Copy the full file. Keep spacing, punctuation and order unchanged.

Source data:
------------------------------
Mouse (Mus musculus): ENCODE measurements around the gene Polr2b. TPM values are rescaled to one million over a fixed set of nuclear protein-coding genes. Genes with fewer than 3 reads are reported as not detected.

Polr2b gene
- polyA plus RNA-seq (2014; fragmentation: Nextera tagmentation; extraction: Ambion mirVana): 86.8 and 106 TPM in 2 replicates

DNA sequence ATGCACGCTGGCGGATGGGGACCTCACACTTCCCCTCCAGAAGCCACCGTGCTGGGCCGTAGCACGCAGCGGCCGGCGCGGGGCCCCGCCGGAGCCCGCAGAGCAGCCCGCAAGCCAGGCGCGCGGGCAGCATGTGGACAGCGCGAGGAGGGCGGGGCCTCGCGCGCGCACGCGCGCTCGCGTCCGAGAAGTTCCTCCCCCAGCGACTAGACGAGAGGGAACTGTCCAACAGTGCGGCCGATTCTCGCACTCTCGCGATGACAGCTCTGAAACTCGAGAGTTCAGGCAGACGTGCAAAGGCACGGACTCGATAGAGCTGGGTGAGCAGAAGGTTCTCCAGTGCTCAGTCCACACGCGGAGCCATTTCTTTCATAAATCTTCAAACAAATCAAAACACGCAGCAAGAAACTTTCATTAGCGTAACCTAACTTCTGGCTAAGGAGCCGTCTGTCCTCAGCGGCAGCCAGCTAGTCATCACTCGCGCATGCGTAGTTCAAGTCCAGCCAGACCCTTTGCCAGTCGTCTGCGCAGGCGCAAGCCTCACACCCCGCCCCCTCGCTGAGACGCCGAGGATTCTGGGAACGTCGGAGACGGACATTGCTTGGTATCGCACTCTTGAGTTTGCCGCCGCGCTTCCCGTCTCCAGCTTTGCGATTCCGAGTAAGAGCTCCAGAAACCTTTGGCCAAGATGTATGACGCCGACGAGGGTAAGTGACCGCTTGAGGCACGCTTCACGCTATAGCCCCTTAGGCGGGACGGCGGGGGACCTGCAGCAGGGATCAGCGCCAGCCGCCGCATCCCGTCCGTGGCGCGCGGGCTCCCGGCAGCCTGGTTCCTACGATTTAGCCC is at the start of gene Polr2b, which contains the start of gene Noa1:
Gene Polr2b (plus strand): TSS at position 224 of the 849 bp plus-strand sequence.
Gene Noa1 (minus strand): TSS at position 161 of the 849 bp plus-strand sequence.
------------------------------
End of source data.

Mouse (Mus musculus): ENCODE measurements around the gene Polr2b. TPM values are rescaled to one million over a fixed set of nuclear protein-coding genes. Genes with fewer than 3 reads are reported as not detected.

Polr2b gene
- polyA plus RNA-seq (2014; fragmentation: Nextera tagmentation; extraction: Ambion mirVana): 86.8 and 106 TPM in 2 replicates

DNA sequence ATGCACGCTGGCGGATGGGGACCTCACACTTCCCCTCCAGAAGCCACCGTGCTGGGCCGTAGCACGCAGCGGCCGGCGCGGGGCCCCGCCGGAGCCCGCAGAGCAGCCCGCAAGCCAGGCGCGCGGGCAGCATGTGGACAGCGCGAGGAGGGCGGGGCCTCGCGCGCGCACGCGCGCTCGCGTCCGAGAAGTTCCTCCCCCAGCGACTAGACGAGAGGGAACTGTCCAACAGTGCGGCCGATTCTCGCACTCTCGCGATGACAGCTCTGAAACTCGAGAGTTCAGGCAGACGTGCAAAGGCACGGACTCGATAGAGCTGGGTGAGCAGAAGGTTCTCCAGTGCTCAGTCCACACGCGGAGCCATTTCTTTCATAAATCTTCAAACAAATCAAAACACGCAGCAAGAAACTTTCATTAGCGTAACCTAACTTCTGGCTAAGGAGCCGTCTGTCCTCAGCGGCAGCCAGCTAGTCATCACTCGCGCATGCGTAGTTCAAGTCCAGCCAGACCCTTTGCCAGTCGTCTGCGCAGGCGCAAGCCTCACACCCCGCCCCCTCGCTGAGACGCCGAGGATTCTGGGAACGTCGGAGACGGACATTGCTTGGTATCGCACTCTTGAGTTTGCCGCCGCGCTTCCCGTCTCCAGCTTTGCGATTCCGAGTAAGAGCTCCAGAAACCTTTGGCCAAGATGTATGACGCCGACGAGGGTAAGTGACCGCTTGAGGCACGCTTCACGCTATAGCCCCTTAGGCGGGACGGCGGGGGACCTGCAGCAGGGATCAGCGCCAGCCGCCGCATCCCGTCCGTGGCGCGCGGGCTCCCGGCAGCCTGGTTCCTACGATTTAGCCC is at the start of gene Polr2b, which contains the start of gene Noa1:
Gene Polr2b (plus strand): TSS at position 224 of the 849 bp plus-strand sequence.
Gene Noa1 (minus strand): TSS at position 161 of the 849 bp plus-strand sequence.